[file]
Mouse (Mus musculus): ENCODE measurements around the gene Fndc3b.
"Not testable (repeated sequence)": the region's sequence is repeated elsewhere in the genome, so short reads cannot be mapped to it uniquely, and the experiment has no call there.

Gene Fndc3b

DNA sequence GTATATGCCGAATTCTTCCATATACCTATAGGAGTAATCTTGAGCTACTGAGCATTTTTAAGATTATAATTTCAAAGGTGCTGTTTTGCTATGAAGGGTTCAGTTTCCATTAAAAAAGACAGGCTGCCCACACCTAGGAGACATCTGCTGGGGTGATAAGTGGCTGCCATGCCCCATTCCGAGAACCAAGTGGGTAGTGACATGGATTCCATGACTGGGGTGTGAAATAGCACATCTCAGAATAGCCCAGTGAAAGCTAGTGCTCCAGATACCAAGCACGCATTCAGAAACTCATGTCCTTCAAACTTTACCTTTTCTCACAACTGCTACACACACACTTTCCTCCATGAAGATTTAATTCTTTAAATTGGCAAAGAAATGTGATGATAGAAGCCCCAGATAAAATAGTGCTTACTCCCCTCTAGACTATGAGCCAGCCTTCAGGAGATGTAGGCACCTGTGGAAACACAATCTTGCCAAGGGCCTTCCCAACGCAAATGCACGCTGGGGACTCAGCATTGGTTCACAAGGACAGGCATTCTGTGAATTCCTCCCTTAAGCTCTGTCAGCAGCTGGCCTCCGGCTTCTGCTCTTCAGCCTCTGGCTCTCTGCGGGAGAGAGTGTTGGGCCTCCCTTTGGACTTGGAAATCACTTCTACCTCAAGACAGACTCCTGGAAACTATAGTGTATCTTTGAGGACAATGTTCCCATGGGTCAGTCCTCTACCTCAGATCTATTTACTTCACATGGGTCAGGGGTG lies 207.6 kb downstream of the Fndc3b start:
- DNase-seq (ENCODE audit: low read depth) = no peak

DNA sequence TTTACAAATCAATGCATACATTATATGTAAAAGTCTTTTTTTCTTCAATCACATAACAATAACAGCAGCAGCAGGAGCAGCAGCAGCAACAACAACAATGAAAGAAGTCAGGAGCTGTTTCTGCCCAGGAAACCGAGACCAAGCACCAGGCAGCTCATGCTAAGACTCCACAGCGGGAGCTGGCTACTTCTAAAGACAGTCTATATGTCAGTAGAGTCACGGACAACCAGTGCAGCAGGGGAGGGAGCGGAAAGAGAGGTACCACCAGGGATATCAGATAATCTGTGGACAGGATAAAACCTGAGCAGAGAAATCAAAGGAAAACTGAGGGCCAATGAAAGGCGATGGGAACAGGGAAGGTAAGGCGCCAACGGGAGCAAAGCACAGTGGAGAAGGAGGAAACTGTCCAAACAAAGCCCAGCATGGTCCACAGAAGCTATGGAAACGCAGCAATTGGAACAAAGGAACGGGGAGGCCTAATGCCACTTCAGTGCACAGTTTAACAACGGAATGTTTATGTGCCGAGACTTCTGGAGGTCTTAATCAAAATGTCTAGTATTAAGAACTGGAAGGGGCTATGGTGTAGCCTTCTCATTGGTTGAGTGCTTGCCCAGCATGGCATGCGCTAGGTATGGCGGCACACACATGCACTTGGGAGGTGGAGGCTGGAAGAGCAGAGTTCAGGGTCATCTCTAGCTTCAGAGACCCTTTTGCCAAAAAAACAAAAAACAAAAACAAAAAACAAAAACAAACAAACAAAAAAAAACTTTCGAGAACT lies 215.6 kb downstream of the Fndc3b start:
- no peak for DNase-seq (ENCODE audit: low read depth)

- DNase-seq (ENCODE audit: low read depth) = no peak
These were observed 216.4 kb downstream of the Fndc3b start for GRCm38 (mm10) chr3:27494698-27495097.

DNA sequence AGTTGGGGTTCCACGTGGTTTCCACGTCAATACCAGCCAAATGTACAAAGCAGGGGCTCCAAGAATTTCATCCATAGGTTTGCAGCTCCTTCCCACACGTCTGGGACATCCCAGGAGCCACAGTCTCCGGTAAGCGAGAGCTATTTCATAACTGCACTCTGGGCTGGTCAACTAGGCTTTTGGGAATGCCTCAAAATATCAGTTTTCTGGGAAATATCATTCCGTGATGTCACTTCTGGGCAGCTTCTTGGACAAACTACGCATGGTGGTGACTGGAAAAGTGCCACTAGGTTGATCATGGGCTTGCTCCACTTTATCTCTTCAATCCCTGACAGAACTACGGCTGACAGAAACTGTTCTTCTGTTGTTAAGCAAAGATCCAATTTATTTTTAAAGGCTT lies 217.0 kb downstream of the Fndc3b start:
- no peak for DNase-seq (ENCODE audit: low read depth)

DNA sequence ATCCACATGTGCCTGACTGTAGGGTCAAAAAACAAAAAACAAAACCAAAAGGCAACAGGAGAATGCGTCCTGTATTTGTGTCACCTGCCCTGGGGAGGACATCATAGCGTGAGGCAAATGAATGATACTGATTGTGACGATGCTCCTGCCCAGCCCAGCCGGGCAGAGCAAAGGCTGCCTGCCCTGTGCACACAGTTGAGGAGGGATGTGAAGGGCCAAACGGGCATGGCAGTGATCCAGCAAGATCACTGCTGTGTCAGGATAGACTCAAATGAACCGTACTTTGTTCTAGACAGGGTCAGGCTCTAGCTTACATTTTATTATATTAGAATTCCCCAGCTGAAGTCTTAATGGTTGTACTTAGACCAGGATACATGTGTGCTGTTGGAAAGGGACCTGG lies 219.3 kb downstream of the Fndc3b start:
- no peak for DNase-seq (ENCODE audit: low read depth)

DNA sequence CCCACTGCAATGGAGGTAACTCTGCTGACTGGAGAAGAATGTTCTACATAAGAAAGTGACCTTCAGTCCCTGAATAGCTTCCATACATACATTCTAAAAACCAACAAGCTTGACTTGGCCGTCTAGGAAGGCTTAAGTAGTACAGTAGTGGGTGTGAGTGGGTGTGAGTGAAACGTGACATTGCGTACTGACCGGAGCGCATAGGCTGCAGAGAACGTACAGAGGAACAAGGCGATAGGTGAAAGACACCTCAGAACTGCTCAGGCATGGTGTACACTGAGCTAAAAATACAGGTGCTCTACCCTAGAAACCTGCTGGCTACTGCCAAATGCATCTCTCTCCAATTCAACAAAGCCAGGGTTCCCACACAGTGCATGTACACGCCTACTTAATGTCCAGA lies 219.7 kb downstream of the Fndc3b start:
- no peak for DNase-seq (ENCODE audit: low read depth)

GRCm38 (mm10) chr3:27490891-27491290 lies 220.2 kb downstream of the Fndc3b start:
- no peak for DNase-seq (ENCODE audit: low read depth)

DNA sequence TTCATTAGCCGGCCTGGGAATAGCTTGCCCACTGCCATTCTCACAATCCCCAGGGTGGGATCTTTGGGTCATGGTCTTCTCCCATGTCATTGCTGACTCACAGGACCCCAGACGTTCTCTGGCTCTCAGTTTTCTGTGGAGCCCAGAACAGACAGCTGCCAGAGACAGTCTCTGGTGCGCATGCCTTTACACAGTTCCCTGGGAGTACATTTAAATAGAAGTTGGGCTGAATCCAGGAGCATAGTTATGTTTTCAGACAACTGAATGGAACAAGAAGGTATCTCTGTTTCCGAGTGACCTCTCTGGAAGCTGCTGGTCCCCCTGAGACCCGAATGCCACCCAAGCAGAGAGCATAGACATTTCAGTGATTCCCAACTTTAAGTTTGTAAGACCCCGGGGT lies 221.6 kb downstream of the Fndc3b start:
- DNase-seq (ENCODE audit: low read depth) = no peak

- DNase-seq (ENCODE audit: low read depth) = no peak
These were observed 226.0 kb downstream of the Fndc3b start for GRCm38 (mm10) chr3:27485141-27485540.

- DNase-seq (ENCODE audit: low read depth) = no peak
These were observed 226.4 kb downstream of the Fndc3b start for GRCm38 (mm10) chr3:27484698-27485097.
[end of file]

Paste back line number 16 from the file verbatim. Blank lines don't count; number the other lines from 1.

GRCm38 (mm10) chr3:27490891-27491290 lies 220.2 kb downstream of the Fndc3b start: